The field of genomics has led to the idea of personalized medicine due to the fact that many human diseases and response to therapeutic treatment are associated with genetic aberrations. Specifically, mutated or dysregulated genes may cause proteins to be abnormally expressed, modified and/or activated, leading to many diseases including autoimmune, metabolic diseases and cancer. However, while genes may direct the production of proteins, it is the proteins that directly control and perform the biological processes within a cell, as well as mediate communications between cells.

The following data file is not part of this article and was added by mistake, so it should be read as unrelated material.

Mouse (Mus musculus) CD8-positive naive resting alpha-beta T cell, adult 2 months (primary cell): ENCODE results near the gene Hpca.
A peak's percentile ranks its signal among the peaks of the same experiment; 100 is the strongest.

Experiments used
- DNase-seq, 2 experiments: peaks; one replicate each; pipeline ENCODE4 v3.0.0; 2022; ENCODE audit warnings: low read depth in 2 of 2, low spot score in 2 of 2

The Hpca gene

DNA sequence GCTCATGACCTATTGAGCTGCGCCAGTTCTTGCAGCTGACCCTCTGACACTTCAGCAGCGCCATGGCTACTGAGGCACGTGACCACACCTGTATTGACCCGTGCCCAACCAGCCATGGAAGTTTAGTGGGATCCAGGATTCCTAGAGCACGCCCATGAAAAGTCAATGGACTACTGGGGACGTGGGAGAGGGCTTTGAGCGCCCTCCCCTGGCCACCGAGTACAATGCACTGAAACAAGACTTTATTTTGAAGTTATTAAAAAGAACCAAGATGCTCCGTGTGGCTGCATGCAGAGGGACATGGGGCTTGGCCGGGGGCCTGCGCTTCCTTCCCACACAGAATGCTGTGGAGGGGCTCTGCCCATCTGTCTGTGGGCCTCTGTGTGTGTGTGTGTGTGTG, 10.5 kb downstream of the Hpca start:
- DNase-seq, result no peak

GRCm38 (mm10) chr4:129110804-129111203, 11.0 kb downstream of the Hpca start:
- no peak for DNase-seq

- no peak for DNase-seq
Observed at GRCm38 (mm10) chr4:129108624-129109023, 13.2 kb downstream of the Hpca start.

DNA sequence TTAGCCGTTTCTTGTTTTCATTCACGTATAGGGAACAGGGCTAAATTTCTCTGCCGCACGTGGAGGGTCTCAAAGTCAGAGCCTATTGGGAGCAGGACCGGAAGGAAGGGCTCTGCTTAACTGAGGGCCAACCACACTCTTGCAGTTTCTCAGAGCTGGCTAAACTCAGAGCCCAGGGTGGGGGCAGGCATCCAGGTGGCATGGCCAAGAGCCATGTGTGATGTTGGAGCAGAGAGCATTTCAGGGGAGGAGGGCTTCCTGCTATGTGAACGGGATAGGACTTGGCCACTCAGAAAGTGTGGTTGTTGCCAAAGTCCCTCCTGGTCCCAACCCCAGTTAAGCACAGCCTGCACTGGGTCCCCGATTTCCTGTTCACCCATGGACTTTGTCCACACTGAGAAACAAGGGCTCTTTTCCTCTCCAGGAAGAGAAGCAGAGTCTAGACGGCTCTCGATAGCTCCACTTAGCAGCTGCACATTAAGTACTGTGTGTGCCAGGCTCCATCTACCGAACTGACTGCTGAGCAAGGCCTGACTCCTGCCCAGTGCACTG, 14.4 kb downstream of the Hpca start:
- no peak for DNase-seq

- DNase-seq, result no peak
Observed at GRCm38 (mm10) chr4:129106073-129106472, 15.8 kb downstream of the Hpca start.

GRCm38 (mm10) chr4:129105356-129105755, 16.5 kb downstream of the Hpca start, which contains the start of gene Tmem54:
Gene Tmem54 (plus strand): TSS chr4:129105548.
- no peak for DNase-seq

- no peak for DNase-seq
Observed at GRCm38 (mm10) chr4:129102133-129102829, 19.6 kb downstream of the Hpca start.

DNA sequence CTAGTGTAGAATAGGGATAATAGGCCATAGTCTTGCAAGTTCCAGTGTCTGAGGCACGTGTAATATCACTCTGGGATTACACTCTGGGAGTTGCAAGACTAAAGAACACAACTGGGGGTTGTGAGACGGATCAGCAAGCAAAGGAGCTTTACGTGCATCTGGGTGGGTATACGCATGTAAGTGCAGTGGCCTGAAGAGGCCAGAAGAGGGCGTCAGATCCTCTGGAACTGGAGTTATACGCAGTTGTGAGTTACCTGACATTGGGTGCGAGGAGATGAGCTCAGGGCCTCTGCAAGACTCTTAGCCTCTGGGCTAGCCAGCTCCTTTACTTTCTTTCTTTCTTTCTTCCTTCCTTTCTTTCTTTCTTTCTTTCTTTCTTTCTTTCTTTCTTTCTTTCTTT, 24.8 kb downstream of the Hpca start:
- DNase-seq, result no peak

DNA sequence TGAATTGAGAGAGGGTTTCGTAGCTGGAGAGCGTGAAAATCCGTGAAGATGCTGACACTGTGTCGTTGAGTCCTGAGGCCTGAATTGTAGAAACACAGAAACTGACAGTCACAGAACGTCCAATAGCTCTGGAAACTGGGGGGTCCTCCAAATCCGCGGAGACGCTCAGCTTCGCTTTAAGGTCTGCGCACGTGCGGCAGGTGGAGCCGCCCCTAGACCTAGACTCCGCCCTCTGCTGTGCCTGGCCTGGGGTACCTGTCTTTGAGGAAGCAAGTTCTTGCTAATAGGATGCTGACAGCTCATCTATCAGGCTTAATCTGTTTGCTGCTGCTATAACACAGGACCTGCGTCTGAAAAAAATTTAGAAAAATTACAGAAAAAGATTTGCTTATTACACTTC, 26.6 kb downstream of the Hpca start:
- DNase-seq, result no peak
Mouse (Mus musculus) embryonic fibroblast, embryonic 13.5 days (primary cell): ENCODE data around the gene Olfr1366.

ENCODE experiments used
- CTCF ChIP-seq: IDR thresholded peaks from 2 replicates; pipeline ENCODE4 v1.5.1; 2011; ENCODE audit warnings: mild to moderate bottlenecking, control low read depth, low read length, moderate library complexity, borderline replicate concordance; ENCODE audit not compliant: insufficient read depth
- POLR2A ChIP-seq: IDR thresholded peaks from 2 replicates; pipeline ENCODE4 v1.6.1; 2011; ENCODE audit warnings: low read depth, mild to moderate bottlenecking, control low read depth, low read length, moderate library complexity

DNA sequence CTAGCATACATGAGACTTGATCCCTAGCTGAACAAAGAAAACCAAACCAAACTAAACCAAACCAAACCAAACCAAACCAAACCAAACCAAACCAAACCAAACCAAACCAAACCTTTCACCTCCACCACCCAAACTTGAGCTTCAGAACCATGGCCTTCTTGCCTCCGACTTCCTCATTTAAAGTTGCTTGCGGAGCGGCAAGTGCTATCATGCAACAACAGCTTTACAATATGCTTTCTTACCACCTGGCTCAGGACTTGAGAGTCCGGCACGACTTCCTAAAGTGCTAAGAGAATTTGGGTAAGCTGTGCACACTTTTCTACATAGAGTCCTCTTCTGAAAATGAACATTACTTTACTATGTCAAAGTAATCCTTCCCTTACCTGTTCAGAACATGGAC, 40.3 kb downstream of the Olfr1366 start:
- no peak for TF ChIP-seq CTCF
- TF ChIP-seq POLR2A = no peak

In cancer, proteins perform a broad range of functions or activities that promote tumor cell survival, growth and metastasis. These functions can involve one or more biological processes, and frequently initiate inter- and intra-cellular biochemical communication mechanisms that can involve extracellular ligands, membrane receptors and downstream intracellular signaling pathways. The biochemical nature of this communication network is dynamic and commonly results in transient, post-translational protein modifications (phosphorylation, cleavage, etc.) which are events that cannot be directly determined by genomic or transcriptomic analysis.